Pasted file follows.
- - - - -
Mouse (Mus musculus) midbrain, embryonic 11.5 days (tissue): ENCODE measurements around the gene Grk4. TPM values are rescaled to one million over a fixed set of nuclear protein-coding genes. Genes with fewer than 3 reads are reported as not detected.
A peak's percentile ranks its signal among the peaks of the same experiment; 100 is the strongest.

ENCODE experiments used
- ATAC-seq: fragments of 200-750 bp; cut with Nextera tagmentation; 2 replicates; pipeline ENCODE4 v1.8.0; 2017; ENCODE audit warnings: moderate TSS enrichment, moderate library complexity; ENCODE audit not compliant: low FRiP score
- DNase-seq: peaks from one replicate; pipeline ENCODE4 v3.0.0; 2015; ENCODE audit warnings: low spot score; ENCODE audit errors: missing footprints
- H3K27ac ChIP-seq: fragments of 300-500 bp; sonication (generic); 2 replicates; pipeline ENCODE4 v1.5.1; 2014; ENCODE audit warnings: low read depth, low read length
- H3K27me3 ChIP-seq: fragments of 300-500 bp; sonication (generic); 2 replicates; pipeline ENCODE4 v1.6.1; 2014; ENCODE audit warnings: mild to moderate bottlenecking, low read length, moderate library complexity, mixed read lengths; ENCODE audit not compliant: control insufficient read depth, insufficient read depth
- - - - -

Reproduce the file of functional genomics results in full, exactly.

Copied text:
Mouse (Mus musculus) midbrain, embryonic 11.5 days (tissue): ENCODE measurements around the gene Grk4. TPM values are rescaled to one million over a fixed set of nuclear protein-coding genes. Genes with fewer than 3 reads are reported as not detected.
A peak's percentile ranks its signal among the peaks of the same experiment; 100 is the strongest.

ENCODE experiments used
- ATAC-seq: fragments of 200-750 bp; cut with Nextera tagmentation; 2 replicates; pipeline ENCODE4 v1.8.0; 2017; ENCODE audit warnings: moderate TSS enrichment, moderate library complexity; ENCODE audit not compliant: low FRiP score
- DNase-seq: peaks from one replicate; pipeline ENCODE4 v3.0.0; 2015; ENCODE audit warnings: low spot score; ENCODE audit errors: missing footprints
- H3K27ac ChIP-seq: fragments of 300-500 bp; sonication (generic); 2 replicates; pipeline ENCODE4 v1.5.1; 2014; ENCODE audit warnings: low read depth, low read length
- H3K27me3 ChIP-seq: fragments of 300-500 bp; sonication (generic); 2 replicates; pipeline ENCODE4 v1.6.1; 2014; ENCODE audit warnings: mild to moderate bottlenecking, low read length, moderate library complexity, mixed read lengths; ENCODE audit not compliant: control insufficient read depth, insufficient read depth